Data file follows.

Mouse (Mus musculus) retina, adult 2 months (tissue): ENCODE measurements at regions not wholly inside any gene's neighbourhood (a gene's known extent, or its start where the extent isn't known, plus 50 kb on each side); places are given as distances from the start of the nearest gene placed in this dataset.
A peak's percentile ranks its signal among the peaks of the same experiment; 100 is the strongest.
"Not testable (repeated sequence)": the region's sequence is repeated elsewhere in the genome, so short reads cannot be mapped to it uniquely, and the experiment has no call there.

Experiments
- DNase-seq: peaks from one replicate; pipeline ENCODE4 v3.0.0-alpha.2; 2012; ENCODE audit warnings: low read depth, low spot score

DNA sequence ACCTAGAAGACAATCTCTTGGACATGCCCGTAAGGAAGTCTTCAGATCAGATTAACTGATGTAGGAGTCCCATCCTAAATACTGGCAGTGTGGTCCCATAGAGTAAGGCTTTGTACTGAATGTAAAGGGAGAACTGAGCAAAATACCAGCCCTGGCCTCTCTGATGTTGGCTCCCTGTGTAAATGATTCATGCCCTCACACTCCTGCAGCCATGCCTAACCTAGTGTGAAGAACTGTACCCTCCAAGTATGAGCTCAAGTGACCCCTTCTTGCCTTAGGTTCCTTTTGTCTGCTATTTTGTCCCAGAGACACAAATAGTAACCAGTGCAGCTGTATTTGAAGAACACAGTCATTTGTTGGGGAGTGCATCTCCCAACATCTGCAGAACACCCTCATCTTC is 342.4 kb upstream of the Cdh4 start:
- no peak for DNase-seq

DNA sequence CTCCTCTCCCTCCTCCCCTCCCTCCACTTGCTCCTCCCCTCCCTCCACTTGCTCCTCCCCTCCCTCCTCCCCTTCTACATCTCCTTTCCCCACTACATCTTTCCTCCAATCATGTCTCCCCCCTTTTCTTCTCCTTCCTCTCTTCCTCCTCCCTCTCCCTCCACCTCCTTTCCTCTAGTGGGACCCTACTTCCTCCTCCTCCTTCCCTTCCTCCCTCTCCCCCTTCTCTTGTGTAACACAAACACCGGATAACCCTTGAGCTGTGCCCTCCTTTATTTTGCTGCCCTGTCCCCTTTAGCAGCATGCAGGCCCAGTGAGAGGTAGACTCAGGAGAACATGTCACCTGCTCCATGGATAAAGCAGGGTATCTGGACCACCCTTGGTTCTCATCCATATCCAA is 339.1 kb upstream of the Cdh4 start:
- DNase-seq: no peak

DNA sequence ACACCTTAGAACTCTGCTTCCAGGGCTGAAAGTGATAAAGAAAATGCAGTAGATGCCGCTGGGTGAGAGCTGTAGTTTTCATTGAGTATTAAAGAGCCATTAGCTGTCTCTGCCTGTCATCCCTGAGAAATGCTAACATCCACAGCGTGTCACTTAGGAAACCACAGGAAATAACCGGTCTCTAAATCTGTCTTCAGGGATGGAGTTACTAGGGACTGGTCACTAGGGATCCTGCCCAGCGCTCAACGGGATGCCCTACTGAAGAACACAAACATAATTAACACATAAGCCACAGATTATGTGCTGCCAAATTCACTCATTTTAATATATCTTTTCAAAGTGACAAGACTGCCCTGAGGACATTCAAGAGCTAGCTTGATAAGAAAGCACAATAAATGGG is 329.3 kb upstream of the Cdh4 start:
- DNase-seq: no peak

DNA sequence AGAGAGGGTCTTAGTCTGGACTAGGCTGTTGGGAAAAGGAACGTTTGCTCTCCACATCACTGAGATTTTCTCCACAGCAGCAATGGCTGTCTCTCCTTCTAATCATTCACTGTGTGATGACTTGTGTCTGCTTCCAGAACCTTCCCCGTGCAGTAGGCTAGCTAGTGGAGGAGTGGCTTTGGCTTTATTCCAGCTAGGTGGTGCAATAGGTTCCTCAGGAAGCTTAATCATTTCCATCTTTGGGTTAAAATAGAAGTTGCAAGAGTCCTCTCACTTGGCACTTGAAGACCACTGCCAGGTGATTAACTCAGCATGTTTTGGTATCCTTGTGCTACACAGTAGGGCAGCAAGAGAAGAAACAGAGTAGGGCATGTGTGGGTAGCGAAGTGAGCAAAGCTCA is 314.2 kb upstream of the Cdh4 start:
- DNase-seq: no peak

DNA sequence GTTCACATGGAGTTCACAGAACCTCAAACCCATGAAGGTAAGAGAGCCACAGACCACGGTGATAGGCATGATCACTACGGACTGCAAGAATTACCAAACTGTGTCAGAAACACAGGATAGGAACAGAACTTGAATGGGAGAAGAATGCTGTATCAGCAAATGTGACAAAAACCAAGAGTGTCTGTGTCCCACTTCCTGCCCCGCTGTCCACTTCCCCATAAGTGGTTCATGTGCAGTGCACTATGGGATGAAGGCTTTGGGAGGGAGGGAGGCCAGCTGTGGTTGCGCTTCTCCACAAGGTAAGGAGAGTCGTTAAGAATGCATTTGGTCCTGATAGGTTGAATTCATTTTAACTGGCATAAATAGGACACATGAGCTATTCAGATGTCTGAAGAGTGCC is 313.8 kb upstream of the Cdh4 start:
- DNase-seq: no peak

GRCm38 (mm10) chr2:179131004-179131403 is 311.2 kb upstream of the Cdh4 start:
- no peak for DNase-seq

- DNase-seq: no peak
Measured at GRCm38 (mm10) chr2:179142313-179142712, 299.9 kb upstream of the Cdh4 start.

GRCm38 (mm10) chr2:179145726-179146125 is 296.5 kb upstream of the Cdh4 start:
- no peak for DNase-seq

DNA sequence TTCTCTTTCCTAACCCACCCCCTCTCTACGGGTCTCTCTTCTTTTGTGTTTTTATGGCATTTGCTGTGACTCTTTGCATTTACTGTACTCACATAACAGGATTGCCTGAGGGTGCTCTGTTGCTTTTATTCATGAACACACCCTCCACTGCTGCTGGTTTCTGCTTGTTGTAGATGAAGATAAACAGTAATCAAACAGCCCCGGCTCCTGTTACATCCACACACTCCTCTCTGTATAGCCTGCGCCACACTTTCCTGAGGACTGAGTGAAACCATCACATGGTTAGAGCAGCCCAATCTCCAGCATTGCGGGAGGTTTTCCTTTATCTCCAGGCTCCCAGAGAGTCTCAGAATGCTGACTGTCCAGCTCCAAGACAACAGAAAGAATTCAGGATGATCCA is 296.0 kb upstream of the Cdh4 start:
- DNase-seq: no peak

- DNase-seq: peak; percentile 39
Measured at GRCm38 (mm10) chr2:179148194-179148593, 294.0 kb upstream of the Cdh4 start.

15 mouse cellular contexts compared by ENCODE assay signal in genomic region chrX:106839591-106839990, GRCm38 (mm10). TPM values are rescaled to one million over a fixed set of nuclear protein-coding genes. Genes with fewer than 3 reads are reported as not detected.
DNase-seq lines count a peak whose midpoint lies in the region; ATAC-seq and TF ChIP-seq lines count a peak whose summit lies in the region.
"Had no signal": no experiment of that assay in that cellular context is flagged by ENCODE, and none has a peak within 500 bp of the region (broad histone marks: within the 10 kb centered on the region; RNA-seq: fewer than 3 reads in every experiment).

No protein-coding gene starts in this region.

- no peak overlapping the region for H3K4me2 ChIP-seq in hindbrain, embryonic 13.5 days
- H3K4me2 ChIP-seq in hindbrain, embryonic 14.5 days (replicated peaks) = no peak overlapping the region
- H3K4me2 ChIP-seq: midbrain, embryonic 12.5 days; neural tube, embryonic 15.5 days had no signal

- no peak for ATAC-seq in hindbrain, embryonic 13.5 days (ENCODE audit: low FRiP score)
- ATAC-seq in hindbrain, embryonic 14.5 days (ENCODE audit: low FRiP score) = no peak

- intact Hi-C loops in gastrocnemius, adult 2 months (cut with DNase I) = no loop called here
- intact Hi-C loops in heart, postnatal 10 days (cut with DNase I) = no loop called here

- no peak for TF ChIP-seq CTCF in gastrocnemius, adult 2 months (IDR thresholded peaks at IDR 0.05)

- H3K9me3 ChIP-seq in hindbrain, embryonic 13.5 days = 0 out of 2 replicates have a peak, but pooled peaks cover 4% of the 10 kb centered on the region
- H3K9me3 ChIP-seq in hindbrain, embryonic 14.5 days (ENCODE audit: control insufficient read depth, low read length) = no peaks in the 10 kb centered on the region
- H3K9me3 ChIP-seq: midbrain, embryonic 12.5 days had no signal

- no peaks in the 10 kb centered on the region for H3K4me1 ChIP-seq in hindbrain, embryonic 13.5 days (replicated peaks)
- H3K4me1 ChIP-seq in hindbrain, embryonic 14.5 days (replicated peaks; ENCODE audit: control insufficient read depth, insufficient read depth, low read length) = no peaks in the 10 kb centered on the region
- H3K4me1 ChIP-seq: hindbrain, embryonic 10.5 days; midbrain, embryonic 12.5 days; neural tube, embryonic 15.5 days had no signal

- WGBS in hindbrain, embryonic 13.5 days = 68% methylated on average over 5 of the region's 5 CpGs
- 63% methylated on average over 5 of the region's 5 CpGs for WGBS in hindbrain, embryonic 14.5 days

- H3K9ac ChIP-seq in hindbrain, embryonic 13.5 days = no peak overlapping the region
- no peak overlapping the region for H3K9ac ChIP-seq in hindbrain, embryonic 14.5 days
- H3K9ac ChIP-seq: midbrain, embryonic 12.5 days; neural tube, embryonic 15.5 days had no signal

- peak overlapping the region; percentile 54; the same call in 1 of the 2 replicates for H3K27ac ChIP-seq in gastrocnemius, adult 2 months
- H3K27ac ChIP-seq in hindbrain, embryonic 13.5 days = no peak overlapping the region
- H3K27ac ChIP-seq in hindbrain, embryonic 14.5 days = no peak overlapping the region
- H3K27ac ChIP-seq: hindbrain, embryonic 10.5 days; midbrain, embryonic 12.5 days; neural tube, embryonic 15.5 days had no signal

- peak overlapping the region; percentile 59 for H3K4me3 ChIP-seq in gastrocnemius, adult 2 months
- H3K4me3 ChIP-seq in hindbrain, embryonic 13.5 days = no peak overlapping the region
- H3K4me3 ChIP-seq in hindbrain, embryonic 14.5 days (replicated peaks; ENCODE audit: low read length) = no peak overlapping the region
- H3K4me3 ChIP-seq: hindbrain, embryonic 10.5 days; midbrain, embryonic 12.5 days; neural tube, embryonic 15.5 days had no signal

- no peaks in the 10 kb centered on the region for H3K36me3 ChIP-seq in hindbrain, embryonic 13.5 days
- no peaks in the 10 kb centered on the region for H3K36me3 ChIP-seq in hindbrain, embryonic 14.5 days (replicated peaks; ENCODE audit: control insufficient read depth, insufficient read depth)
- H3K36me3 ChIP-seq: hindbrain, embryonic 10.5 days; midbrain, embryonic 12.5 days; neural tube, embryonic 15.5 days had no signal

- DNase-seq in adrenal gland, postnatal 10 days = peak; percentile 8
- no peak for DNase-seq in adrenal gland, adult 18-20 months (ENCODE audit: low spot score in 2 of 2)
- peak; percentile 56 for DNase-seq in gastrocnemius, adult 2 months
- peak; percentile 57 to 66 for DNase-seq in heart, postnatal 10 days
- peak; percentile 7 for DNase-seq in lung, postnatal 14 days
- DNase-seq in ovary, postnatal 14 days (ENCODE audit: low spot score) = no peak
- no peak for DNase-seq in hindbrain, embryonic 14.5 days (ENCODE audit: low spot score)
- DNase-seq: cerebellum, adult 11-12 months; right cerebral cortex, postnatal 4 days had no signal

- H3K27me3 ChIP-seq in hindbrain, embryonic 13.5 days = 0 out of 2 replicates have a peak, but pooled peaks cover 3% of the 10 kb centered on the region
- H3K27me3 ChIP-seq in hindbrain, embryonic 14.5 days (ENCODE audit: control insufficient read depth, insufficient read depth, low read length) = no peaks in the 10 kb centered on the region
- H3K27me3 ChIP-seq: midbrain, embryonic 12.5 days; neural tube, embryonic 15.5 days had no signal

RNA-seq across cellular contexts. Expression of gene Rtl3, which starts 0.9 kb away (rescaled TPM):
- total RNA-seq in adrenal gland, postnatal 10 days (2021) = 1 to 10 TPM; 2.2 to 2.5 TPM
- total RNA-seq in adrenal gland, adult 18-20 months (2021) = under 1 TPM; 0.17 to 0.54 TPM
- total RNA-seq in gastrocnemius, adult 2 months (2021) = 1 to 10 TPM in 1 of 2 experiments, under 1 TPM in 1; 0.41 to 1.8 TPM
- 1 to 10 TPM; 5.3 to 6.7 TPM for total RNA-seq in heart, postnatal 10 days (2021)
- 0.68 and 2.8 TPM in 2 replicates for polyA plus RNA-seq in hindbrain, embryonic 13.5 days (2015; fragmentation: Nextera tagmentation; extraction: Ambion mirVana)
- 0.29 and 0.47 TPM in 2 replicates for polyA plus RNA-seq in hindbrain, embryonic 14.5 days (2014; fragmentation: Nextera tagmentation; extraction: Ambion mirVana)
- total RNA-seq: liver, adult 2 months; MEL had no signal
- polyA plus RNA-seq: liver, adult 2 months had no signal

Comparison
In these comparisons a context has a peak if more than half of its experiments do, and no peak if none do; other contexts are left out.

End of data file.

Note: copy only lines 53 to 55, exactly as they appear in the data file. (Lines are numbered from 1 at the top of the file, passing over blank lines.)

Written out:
- peak overlapping the region; percentile 59 for H3K4me3 ChIP-seq in gastrocnemius, adult 2 months
- H3K4me3 ChIP-seq in hindbrain, embryonic 13.5 days = no peak overlapping the region
- H3K4me3 ChIP-seq in hindbrain, embryonic 14.5 days (replicated peaks; ENCODE audit: low read length) = no peak overlapping the region